2010 BMW X3 xDrive28i Review

The Canada-only BMW X3 xDrive28i is overpriced and under-equipped

2010 BMW X3 xDrive28i Review

With the price of everything a touch more expensive North of the border, BMW offers several lower cost options to Canadians looking to get behind the wheel of the ultimate driving machine. Included on the list are the 323i Sedan as well as another vehicle, and one that we recently had the chance to test, the X3 xDrive28i.


1. The X3 xDrive28i model is offered in Canada (but not the U.S.) as a gateway model to the BMW brand.

2. Powered by a 3.0-liter inline-six, it makes 210-hp and 185 ft-lbs of torque.

3. Leatherette interior is standard with no option for real leather, plus the seats are manually adjustable.

4. Pricing is $6,000 less than the xDrive30i model at $39,900 (CDN).

Powered by a similar engine to the one found on the xDrive30i, the entry-level 28i model makes substantially less power at just 215-hp and 185 ft-lbs of torque. For the record, that’s 45-hp ad 40 ft-lbs less than the xDrive30i. Combined with a six-speed automatic transmission with auto-shifting feature there’s enough power on call for daily commuting, but a noticeable absence of grunt when getting on the highway. BMW lists the 0-100 km/h (62 mph) time as 8.9 seconds, almost a second and a half off the pace of the 265-hp model. Adding to the lackluster appeal of the 28i is the fact that average fuel economy is essentially spot-on compared to the more powerful engine option with improved city mileage but worse highway mileage.

The trade off, however, is likely the ability to afford a BMW, with the xDrive28i one of the least expensive BMWs on the market. In Canadian dollars, it’s $6,000 less than the 30i model at $39,900. It’s also one of just three vehicles to undercut the $40,000 mark in Canada, a list that also includes the $35,800 ($29,150 USD) 128i Coupe and the $34,900 323i Sedan.

This might be a reasonable compromise were the downgrades just limited to under the hood. They aren’t.


At first inspection everything seems up to BMW standards. Build quality is great, there’s top-notch paint, standard roof rails and a set of reasonably sporty looking 17-inch alloy wheels. Oh, and lets not forget the reason to buy a BMW like this in the first place – the badge on the front. For a model that’s been on the market for almost a decade, it’s not dated and continues to offer handsome good looks.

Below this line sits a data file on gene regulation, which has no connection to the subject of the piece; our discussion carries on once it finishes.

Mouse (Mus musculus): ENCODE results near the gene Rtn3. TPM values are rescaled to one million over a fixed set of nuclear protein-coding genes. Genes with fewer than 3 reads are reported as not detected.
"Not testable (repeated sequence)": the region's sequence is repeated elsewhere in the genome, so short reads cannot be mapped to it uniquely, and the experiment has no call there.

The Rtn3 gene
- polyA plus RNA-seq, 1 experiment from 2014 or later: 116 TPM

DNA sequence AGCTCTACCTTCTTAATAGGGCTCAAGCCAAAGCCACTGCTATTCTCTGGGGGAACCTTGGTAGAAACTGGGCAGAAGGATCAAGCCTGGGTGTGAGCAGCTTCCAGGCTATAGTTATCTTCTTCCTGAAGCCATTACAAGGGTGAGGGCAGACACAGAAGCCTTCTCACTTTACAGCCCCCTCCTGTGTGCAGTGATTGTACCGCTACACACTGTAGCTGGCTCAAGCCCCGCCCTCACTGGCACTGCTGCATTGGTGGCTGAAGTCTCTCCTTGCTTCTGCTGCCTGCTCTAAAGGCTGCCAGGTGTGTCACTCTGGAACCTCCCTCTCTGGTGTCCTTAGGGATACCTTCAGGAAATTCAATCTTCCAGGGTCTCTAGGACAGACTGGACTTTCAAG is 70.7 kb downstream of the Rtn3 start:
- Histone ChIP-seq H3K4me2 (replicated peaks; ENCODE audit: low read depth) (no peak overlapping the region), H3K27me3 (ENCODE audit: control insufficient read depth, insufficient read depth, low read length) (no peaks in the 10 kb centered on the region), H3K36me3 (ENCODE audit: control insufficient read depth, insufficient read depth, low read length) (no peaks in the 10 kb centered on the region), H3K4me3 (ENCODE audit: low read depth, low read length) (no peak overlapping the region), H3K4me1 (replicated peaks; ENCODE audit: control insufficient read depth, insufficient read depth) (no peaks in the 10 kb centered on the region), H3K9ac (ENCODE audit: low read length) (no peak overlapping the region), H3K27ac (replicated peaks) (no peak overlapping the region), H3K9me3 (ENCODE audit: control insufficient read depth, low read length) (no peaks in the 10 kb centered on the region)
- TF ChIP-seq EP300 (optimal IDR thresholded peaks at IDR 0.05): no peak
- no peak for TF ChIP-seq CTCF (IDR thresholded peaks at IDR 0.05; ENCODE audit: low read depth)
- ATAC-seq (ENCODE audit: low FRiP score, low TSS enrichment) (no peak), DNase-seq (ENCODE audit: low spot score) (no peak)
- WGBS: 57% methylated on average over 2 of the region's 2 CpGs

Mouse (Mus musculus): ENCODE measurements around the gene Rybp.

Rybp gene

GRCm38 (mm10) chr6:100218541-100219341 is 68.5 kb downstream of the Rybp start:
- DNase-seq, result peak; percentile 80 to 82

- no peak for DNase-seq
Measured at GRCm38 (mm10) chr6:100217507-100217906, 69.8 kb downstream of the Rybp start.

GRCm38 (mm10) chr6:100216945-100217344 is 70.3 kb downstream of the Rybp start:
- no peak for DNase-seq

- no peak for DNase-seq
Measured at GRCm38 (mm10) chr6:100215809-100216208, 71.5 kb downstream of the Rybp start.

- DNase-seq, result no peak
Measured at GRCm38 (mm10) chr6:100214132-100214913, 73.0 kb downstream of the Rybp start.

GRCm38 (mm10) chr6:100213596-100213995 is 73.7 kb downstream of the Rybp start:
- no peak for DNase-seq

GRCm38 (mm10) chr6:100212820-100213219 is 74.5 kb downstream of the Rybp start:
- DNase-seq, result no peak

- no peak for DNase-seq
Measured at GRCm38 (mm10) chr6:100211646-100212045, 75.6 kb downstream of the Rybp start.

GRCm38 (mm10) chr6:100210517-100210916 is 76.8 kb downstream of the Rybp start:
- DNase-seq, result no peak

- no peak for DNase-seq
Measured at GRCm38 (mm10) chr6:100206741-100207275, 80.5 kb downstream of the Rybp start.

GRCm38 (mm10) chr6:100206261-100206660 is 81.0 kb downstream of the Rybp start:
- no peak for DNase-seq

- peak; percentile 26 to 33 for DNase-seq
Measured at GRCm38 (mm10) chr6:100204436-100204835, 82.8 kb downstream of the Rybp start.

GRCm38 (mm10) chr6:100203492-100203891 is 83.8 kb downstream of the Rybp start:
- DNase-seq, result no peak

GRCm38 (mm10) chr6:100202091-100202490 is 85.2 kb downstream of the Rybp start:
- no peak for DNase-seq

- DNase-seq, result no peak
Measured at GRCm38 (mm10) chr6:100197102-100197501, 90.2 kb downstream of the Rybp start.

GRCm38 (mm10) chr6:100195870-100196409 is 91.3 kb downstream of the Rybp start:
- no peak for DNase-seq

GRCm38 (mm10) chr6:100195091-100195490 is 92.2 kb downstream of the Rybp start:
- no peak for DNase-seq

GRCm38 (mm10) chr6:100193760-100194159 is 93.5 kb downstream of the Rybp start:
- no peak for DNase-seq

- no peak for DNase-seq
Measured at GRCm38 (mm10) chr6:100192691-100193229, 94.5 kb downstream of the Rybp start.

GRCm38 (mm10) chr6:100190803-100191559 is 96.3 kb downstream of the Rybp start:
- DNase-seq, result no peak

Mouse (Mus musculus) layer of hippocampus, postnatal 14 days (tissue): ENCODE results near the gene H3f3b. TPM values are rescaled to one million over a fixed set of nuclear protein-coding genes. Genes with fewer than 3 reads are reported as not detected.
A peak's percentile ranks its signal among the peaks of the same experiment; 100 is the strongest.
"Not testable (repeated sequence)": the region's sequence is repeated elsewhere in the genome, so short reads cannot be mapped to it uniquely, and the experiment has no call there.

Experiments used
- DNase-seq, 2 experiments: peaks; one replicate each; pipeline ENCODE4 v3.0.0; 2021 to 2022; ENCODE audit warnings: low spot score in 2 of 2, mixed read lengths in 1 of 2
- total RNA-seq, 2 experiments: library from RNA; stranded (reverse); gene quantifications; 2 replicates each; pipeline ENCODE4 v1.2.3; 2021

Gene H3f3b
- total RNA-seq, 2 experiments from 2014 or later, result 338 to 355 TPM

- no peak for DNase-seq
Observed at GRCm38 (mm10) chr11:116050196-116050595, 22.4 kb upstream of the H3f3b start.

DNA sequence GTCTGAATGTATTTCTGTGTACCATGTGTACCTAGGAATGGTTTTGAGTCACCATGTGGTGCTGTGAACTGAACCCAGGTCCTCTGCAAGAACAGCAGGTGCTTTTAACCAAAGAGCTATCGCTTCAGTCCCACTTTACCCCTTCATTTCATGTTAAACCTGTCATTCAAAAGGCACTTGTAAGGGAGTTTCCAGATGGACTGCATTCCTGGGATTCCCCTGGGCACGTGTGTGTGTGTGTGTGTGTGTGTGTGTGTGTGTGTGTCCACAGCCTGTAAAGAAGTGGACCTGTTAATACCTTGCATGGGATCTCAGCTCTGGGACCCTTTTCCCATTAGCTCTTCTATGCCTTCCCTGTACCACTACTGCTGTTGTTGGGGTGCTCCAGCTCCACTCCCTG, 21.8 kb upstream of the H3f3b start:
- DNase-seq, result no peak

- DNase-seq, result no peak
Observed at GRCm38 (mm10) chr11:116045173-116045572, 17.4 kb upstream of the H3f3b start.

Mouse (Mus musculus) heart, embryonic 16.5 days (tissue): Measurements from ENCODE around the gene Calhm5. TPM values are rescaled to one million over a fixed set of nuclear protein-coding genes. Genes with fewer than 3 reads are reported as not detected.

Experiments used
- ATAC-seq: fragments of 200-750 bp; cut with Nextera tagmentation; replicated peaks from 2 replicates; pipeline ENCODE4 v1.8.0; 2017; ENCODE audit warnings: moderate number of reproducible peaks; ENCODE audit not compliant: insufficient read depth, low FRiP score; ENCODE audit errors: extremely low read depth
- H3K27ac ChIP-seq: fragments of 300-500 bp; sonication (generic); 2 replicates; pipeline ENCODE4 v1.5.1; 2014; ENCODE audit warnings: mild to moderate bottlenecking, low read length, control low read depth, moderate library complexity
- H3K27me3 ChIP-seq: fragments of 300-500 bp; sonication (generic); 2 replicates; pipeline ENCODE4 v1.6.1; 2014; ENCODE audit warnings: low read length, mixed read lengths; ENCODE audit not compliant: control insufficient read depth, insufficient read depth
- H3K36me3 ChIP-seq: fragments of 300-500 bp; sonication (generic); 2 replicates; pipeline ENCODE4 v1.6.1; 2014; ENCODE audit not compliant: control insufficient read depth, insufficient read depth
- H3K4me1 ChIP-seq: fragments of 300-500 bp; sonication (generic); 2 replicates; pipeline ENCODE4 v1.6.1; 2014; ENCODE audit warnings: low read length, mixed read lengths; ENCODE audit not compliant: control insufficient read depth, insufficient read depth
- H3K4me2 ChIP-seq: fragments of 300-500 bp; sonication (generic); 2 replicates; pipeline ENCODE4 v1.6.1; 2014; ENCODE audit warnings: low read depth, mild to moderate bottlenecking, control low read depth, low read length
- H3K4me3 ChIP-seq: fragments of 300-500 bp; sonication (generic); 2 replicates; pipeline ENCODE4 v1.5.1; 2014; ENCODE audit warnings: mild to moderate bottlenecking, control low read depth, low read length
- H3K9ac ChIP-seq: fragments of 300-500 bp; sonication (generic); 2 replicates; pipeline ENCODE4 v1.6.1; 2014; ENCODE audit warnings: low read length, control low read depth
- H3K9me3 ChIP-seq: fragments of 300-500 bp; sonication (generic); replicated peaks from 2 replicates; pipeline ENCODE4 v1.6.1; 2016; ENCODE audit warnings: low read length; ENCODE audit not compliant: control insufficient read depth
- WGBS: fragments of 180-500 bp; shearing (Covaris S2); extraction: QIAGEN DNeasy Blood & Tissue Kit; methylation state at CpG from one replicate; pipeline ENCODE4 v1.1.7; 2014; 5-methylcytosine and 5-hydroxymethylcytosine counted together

Of note, only black and white paint can be had as standard equipment with Space Grey Metallic the only option for $800.

Step inside and things continue to look typical of a quality German machine. The more basic xDrive28i model is saved by nature of the fact that BMWs are generally quite simple inside, so the lack of features on this model doesn’t stand out.

Our tester also featured an $1,100 Executive Package that includes a heated steering wheel (a great Canadian feature) and a panoramic moonroof that really brightens up the cabin.


The smell of leather may greet you when you open the door, but don’t let that fool you, this is leatherette. And you can keep your PETA membership, because unlike on the xDrive30i model (in both the U.S. and Canada), there’s no option to upgrade to the real stuff here.

Also absent are items like climate control (just manual air conditioning) and there’s no Bluetooth connectivity so you’ll need your earpiece – just like a stereotypical BMW driver. The biggest shocker, however, is that the seats are manually adjustable. Yup, as in, gotta-do-it-yourself manual.

Apart from these glaring omissions, (the final one so offensive we’d drop the X3 xDrive28i from our short list of options just on principle), the interior isn’t bad. With the Sand Beige interior rather than just the standard black the cockpit looks quite sophisticated, with the black top dash giving a two-tone look, divided nicely by some soft aluminum trim.

Unlike some of the more cramped offerings in this class the X3 offers decent rear seat room for passengers. And it’s functional too, with 17 cubic feet of cargo room out back and a total of 59.3 cu.-ft. with the rear seats folded flat.


It may be a stripped-down version but it still feels like a BMW from behind the wheel – at least at first. As far as compact luxury crossovers go its quite sporty, but not as much as some of the newer models and some of the Japanese competition. Steering isn’t quite as quick as we’d like and the brakes are definitely too soft, lacking in initial bite.

Often the standard X3 xDrive30i model gets critiqued for an overly stiff suspension; a problem that seems to be solved in the 28i model thanks to smaller wheels and taller tires that accept more of the impact from the road. As a result we found it quite comfortable for all driving situations.

BMW’s xDrive AWD system is standard delivering surefootedness and combined with the crossover’s German driving dynamics will hold a corner more than you’d need to in such a vehicle.


On its own the X3 xDrive28i is a fine car, but saddled up next to the competition it falls considerably short. Designed as a gateway vehicle into the BMW brand in Canada this low-end model still isn’t overly affordable. In fact, for roughly the same money you could slide into a more luxurious and even sportier Infiniti EX35 with 296-hp or the entertainingly fun Acura RDX with its 240-hp turbocharged 4-cylinder.

Those on a tight budget who absolutely have to drive a BMW can at least take solace that in this last year of the first-generation X3’s existence there are certain to be plenty of incentives offered to help move these models off dealer lots.


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